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How to Replace Obamacare

© Ed Stein

I still think Donald Trump could have a big win by replacing Obamacare with single-payer health insurance, but I’d be happy if the GOP would just make a bunch of improvements to the ACA and call it Trumpcare.



  1. Thatguy wrote:

    Thing is, the Freedom Caucus (ugh) seems entirely opposed to anything that resembles decent healthcare even if Obama’s name isn’t attached. Chances are any Republican who works with Democrats to pass something of quality will be primaried from the right. There really is a significant chunk of America opposed to sick people being cared for.

    Saturday, April 22, 2017 at 7:05 am | Permalink
  2. Wildwood wrote:

    They also seem to be ready to kick some of the most important parts of the ACA to the curb, such as pre-existing conditions. I doubt anything that actually works will make many happy because there is a core group that is firmly against any type of government program like Social Security, Medicaid and the ACA.

    Saturday, April 22, 2017 at 8:46 am | Permalink
  3. Iron Knee wrote:

    As I’ve said, I think there is a way out of this. Trump should introduce Medicare for All. Doesn’t matter if the Freedom Caucus hates it, between moderate Republicans (what’s left of them) and Democrats, it could pass easily. Trump has absolutely no ideology, he just wants to “win” and be popular. And this would be a huge win for him. It would instantly increase his favorability ratings.

    Sunday, April 23, 2017 at 12:09 am | Permalink
  4. ebdoug wrote:

    You would need to add a premium to “medicare for all” Right now it is just for the six figure incomes. It needs to be graduated for all incomes as is the ACA. Anyone who doesn’t NEED to file a tax return is on Medicaid with no insurance premium.
    People file tax returns 1) because they claimed zero to “get a bigger refund” out of stupidity and 2) to get the earned income credit for working that year. They are often not required to file as they have no tax obligation to the IRS or state. those are the ones that should pay no premium. And they are the big spenders proportionately to their incomes.

    Sunday, April 23, 2017 at 3:54 am | Permalink
  5. Ralph wrote:

    I know Trump has mouthed the words in the past, and during the campaign, that he believes or wants every American to have health insurance, but I don’t see him being committed to it, at least not presently. It’s certainly not something that he pushed for in the AHCA that I’m aware of. As you say, the man is totally without ideology and principles, beyond his own personal and financial aggrandizement and he follows the path of least resistance to that end.

    In that regard, expecting him to push for, in effect, single-payer universal coverage is wishful thinking, imho, given the resistance he would undoubtedly encounter along that path.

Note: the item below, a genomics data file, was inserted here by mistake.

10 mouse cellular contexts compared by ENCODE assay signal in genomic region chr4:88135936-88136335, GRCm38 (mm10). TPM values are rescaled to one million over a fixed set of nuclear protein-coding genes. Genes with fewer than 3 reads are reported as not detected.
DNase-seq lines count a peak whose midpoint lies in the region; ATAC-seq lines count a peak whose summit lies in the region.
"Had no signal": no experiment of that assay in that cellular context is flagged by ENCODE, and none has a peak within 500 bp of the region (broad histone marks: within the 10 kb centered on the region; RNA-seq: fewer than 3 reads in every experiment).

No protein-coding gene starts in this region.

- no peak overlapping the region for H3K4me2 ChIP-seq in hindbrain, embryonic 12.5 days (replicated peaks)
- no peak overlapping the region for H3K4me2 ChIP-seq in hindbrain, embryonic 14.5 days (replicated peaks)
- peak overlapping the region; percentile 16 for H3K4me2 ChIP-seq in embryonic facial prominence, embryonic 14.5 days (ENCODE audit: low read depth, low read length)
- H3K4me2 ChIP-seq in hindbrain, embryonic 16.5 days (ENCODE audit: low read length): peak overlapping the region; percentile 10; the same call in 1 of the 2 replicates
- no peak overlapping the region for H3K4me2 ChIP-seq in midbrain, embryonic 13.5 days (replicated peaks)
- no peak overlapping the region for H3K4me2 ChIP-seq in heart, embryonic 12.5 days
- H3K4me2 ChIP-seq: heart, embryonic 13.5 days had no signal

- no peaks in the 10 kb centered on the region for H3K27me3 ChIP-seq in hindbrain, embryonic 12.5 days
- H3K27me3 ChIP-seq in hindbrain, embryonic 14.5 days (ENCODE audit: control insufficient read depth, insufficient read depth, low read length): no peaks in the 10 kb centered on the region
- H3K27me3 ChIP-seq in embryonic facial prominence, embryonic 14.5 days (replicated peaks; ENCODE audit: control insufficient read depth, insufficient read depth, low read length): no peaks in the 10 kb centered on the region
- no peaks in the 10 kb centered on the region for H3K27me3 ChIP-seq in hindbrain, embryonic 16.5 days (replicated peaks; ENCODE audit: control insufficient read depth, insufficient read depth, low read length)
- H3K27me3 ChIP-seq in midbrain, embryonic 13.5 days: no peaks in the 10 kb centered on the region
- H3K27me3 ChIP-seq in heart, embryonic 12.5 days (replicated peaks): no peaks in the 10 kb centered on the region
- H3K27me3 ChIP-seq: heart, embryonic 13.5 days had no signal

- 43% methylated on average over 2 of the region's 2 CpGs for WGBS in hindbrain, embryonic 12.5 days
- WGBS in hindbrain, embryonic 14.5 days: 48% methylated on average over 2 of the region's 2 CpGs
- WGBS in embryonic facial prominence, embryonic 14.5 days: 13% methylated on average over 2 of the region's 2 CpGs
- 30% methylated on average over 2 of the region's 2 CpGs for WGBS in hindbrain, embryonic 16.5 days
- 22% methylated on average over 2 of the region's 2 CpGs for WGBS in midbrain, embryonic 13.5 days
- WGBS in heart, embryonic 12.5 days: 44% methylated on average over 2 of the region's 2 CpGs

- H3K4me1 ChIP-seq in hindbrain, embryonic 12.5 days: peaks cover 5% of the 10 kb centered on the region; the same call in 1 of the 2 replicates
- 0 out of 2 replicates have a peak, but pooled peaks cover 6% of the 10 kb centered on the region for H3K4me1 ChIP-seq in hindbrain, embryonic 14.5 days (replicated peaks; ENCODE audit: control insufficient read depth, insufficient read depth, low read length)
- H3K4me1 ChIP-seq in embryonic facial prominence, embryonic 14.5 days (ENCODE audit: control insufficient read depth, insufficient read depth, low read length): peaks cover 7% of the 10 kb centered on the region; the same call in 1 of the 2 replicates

For example – Warren Davidson, teapartier from Ohio who replaced Boehner, had this exchange at a recent townhall meeting:

    WOMAN: “My son did not have health insurance for four years, until the ACA when Medicaid was accepted. He didn’t have health insurance because he’s in the service industry. And that industry pays minimum wage and they keep their employees below a certain number of hours so that they cannot — so that they don’t have to pay health insurance. So, many of the people that are on Medicaid are working, and they are the working poor. Under Trumpcare, one of the major ways to make health insurance affordable is to bring back catastrophic insurance, which is basically no insurance at all. Given that, given that preventative health care is the number one way to keep people healthy in our society. Can you explain why my son and millions of others in his situation are not deserving of affordable, decent healthcare that has essential benefits so that he can stay healthy and continue working?”
    DAVIDSON: “OK, I don’t know anything about your son, but as you described him, his skills are focused in an industry that doesn’t have the kind of options that you want him to have for health care. So, I don’t believe that these taxpayers here are entitled [sic] to give that to him. I believe he’s got the opportunity to go earn those health benefits.”

    And there’s a lot more where he’s coming from.

    Now I could argue that Davidson is also in the service industry. As an elected official, he is in service to his constituents, yet his healthcare (gold level, by the way) is paid for by us taxpayers. But I guess that’s stretching the definition of service beyond his and his party’s conception.

    For a party who essentially doesn’t believe in Medicare to begin with, it’s hard to imagine them supporting extending anything like it to the general population.

    Sunday, April 23, 2017 at 2:25 pm | Permalink